How Cathy Engelbert Steered the WNBA Through the Pandemic
Last March, Cathy Engelbert saw that her first full season as commissioner for the Women’s National Basketball Association was not going to go as planned. The pandemic promised to improve the league’s draft and schedule, but missed a season that threatened to alienate sponsors and fans. “It would have been existential not to be in the sports landscape for 20 months,” she says.
Ms. Engelbert says her 33 years at Deloitte LLP, including a four-year tenure as CEO, helped prepare her for this uncertainty. After working for the accounting firm during the savings and credit crunch of the 1980s and 1990s, the dot-com bubble and the 2008-09 financial crisis, she had a knack for meeting strangers with scenario plans. When the pandemic started, she suggested several avenues and decided to put all the players and staff at the IMG Academy’s sports complex in Bradenton, Florida in a “bubble” where the games would be played without fans.
“I said, ‘Follow science,'” said Ms. Engelbert, 56, on the phone from her home in Berkeley Heights, New Jersey. For nearly 100 days, more than 300 people, including coaches and referees, submitted to rigorous testing protocols, tracking and isolating in what was affectionately known as “Wubble”. This enabled the 12-man league to play a shortened season of 22 games without incident.
“My next career could be in infectious diseases.”
“My next career could be in infectious diseases because I’ve learned so much about what the virus is like,” says Ms. Engelbert. The players could have young children with them and some had partners, but most athletes were quarantined alone with their teams. The sacrifice has paid off. The WNBA’s average regular season ratings across all networks increased 68% from 2019, and goods sales increased 50%.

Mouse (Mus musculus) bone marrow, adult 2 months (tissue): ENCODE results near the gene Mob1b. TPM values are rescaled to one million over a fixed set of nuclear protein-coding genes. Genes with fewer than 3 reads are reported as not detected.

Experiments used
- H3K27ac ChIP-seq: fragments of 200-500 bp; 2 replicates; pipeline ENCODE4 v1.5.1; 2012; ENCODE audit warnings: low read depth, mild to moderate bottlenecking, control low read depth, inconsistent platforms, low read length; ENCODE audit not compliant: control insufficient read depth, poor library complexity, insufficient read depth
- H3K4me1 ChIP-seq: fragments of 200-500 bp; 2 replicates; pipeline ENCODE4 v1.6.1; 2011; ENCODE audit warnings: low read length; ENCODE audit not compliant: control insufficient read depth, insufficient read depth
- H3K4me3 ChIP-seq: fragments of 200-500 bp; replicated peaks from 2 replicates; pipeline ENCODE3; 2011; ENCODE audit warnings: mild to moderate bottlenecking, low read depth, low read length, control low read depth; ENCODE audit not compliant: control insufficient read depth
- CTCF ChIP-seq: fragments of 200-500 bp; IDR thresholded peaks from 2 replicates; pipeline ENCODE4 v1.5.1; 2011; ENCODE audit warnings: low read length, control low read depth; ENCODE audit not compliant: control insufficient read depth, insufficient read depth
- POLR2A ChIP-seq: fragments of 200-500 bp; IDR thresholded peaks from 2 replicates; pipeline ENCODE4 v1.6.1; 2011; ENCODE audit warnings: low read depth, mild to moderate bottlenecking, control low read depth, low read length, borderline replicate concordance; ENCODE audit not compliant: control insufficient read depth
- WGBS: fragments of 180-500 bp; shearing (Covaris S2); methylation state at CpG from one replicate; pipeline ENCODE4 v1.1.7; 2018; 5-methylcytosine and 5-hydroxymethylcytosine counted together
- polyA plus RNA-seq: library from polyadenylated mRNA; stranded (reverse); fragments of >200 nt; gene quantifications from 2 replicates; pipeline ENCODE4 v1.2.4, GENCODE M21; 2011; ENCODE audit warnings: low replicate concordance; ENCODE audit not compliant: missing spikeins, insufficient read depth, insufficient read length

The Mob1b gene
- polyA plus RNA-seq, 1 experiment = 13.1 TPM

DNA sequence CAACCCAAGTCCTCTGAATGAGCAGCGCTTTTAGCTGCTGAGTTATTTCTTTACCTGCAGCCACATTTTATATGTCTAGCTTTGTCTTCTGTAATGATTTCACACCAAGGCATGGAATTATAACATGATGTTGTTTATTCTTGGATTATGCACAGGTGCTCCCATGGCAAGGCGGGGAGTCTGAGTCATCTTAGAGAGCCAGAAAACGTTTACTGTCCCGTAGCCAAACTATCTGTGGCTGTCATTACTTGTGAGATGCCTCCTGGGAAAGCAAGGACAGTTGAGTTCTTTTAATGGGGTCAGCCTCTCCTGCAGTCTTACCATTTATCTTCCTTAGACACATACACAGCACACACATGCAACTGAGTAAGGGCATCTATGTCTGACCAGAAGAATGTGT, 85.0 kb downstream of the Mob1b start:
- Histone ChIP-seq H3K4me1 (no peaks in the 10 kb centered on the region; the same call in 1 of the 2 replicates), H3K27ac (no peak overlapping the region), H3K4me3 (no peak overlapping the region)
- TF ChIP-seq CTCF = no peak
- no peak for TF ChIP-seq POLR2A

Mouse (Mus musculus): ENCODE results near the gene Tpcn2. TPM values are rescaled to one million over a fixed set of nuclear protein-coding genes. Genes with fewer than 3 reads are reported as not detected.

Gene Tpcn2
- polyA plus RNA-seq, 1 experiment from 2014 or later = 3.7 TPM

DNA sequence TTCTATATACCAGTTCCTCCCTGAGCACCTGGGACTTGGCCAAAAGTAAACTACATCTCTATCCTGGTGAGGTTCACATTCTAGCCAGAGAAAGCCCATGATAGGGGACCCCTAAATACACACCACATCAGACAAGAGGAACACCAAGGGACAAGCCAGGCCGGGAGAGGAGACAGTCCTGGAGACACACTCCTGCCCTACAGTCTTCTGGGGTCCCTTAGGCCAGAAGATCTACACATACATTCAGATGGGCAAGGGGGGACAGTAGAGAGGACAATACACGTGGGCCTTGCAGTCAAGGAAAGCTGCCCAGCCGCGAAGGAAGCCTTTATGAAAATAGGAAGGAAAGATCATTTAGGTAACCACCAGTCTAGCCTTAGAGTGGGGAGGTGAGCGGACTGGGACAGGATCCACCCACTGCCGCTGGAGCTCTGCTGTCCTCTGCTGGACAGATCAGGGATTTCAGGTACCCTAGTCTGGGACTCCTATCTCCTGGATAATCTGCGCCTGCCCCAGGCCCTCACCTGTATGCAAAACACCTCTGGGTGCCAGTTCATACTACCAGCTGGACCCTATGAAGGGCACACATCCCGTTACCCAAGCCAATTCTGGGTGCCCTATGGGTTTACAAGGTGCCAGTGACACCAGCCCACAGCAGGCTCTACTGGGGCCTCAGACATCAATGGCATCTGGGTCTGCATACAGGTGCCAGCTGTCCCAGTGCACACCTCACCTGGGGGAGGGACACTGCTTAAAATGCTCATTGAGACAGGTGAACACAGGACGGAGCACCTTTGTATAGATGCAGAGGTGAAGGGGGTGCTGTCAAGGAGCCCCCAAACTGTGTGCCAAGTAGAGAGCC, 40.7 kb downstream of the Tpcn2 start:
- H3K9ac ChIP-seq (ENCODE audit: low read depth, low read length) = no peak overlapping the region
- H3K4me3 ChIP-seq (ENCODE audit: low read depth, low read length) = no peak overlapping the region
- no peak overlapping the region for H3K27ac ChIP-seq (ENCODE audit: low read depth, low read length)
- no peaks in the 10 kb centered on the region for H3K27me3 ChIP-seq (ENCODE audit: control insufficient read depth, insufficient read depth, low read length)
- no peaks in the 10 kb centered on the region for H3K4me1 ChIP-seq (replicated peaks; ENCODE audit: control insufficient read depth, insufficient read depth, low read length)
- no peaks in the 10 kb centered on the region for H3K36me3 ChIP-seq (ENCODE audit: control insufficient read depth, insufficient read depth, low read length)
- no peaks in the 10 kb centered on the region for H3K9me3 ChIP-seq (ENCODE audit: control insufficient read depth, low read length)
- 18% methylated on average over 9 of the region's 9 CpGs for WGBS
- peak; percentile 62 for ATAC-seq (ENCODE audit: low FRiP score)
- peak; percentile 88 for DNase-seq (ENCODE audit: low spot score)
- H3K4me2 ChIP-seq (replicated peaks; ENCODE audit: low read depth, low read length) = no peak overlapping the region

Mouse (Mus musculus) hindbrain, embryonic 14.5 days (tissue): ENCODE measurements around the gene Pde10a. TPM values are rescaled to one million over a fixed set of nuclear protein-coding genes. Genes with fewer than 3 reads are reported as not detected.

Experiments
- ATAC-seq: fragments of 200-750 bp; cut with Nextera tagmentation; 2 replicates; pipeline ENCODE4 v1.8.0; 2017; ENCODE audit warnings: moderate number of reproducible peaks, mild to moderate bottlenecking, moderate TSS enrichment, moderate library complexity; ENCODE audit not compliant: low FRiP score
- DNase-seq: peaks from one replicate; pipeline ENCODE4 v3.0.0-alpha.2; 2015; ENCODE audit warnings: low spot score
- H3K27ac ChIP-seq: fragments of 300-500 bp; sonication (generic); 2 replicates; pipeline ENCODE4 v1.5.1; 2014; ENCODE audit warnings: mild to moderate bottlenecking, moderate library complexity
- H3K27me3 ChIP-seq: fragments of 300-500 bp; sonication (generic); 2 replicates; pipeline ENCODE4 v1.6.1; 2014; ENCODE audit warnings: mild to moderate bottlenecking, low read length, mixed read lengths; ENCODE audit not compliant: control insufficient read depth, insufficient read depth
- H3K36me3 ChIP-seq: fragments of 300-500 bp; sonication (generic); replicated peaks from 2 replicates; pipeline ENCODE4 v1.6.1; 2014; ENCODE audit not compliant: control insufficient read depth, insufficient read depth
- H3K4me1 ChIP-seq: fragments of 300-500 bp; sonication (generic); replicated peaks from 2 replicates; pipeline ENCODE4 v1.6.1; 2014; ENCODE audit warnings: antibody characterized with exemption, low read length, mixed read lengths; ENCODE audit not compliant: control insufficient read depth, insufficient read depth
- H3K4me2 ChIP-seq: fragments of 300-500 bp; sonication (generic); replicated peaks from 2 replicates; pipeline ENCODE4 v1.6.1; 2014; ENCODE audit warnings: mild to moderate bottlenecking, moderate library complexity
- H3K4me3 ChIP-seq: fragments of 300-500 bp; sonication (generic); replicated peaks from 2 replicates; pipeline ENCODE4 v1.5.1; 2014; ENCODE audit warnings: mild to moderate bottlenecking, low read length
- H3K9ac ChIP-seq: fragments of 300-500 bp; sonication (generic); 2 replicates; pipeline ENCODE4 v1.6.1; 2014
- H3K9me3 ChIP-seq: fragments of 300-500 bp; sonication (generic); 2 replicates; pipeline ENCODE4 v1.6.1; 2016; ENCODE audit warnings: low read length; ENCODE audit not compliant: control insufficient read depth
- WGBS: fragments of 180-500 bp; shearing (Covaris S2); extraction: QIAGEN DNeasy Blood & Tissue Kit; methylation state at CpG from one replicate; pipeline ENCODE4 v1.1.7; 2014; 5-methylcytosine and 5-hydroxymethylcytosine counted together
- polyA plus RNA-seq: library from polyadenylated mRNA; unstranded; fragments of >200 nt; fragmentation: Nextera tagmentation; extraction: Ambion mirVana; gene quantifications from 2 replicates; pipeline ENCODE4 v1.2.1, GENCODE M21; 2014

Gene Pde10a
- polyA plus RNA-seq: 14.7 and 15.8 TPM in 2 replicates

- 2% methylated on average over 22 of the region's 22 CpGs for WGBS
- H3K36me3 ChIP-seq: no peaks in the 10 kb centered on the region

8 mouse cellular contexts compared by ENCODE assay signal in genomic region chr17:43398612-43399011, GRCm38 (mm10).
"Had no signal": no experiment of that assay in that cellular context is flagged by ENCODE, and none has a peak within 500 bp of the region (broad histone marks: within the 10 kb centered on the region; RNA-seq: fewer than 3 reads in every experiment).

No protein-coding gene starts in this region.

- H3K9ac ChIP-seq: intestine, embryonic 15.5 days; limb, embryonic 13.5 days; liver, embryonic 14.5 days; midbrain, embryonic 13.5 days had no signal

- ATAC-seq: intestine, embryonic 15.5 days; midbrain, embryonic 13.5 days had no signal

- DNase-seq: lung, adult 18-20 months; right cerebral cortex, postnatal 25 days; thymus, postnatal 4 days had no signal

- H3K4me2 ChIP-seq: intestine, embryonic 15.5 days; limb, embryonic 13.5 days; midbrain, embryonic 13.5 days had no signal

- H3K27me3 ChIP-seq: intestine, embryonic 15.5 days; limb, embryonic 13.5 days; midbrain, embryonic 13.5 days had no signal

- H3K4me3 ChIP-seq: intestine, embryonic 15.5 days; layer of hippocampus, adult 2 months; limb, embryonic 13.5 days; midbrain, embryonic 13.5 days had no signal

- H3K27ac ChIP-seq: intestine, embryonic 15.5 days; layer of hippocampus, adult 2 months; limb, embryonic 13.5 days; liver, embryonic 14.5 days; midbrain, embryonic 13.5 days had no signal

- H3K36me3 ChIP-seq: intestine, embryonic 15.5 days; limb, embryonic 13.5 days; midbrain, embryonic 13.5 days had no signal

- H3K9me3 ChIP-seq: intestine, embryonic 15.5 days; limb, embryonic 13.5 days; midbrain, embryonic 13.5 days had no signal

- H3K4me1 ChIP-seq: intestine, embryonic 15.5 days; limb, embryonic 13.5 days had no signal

Although the league hopes that teams will play in their arenas for the 25th time this summer, Ms. Engelbert does not rule out the possibility of another Wubbles. “It was hard,” she says. “But it was worth it.”
This is an unexpected second act for Ms. Engelbert, who took over the helm of the WNBA in July 2019 after ending her tenure as CEO of Deloitte. The job matched her love of the sport – she led both the basketball and lacrosse teams at Lehigh University – and her desire to invest in the next generation of women leaders.
Ms. Engelbert (photographed Jan. 22 at her Berkeley Heights, New Jersey home) is the fifth head of the WNBA, but the first to be named a commissioner.
Guerin Blask for the Wall Street Journal
Ms. Engelbert is the fifth head of the WNBA, but the first to be called the Commissioner. The title change came from Adam Silver, head of the National Basketball Association (which is partly owned by the WNBA), who praised Ms. Engelbert for recognizing the women’s league as a professional sports organization. “It’s a place at the table that you can’t get with other titles,” she says.
She has a feeling for the professional challenges women face. As a senior manager at Deloitte, where she started working after graduating from college in 1986, she admits that she “gave up almost everything” when she became pregnant in 1997 with her first child. “I thought I couldn’t do all of this,” she recalls. She stuck with it after two male supervisors praised her potential and convinced her that the juggling act was possible. A few years later she had a second child.